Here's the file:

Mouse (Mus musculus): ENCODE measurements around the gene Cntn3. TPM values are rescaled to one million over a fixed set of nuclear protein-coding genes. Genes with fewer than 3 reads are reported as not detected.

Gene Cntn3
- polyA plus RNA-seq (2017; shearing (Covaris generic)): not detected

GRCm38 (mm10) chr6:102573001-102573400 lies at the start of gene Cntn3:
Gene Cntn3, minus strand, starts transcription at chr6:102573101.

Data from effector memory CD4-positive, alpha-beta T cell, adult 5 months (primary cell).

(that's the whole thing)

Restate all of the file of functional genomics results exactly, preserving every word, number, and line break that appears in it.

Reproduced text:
Mouse (Mus musculus): ENCODE measurements around the gene Cntn3. TPM values are rescaled to one million over a fixed set of nuclear protein-coding genes. Genes with fewer than 3 reads are reported as not detected.

Gene Cntn3
- polyA plus RNA-seq (2017; shearing (Covaris generic)): not detected

GRCm38 (mm10) chr6:102573001-102573400 lies at the start of gene Cntn3:
Gene Cntn3, minus strand, starts transcription at chr6:102573101.

Data from effector memory CD4-positive, alpha-beta T cell, adult 5 months (primary cell).